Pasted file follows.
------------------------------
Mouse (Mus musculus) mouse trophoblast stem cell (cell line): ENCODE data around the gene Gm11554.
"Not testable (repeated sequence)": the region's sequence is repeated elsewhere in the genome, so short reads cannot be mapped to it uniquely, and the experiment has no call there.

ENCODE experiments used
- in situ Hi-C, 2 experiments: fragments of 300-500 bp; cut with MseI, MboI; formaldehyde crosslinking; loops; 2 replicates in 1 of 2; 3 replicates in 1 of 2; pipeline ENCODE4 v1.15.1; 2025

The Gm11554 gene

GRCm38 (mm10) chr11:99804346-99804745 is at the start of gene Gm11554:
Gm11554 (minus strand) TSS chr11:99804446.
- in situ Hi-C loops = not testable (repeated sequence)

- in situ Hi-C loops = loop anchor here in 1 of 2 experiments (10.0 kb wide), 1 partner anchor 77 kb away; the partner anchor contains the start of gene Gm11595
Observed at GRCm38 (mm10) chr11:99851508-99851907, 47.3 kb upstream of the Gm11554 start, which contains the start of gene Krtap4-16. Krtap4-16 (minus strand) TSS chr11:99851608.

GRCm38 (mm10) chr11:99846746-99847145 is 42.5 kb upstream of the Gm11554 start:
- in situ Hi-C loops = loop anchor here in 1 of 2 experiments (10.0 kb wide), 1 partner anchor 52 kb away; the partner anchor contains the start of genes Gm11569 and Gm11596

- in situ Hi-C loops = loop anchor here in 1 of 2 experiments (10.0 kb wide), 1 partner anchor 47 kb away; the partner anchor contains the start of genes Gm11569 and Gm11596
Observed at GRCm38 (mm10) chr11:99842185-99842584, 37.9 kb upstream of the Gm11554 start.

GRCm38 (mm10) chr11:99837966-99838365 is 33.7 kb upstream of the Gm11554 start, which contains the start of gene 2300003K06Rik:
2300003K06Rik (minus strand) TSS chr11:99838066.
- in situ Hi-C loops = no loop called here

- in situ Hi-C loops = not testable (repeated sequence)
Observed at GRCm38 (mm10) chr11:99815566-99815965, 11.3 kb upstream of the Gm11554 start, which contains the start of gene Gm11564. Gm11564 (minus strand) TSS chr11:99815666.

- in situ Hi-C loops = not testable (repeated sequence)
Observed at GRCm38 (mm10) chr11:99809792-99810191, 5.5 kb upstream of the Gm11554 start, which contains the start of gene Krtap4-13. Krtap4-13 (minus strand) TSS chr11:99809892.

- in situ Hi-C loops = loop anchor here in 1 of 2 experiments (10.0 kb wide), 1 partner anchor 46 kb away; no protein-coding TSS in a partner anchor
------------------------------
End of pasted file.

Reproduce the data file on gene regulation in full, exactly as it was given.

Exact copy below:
Mouse (Mus musculus) mouse trophoblast stem cell (cell line): ENCODE data around the gene Gm11554.
"Not testable (repeated sequence)": the region's sequence is repeated elsewhere in the genome, so short reads cannot be mapped to it uniquely, and the experiment has no call there.

ENCODE experiments used
- in situ Hi-C, 2 experiments: fragments of 300-500 bp; cut with MseI, MboI; formaldehyde crosslinking; loops; 2 replicates in 1 of 2; 3 replicates in 1 of 2; pipeline ENCODE4 v1.15.1; 2025

The Gm11554 gene

GRCm38 (mm10) chr11:99804346-99804745 is at the start of gene Gm11554:
Gm11554 (minus strand) TSS chr11:99804446.
- in situ Hi-C loops = not testable (repeated sequence)

- in situ Hi-C loops = loop anchor here in 1 of 2 experiments (10.0 kb wide), 1 partner anchor 77 kb away; the partner anchor contains the start of gene Gm11595
Observed at GRCm38 (mm10) chr11:99851508-99851907, 47.3 kb upstream of the Gm11554 start, which contains the start of gene Krtap4-16. Krtap4-16 (minus strand) TSS chr11:99851608.

GRCm38 (mm10) chr11:99846746-99847145 is 42.5 kb upstream of the Gm11554 start:
- in situ Hi-C loops = loop anchor here in 1 of 2 experiments (10.0 kb wide), 1 partner anchor 52 kb away; the partner anchor contains the start of genes Gm11569 and Gm11596

- in situ Hi-C loops = loop anchor here in 1 of 2 experiments (10.0 kb wide), 1 partner anchor 47 kb away; the partner anchor contains the start of genes Gm11569 and Gm11596
Observed at GRCm38 (mm10) chr11:99842185-99842584, 37.9 kb upstream of the Gm11554 start.

GRCm38 (mm10) chr11:99837966-99838365 is 33.7 kb upstream of the Gm11554 start, which contains the start of gene 2300003K06Rik:
2300003K06Rik (minus strand) TSS chr11:99838066.
- in situ Hi-C loops = no loop called here

- in situ Hi-C loops = not testable (repeated sequence)
Observed at GRCm38 (mm10) chr11:99815566-99815965, 11.3 kb upstream of the Gm11554 start, which contains the start of gene Gm11564. Gm11564 (minus strand) TSS chr11:99815666.

- in situ Hi-C loops = not testable (repeated sequence)
Observed at GRCm38 (mm10) chr11:99809792-99810191, 5.5 kb upstream of the Gm11554 start, which contains the start of gene Krtap4-13. Krtap4-13 (minus strand) TSS chr11:99809892.

- in situ Hi-C loops = loop anchor here in 1 of 2 experiments (10.0 kb wide), 1 partner anchor 46 kb away; no protein-coding TSS in a partner anchor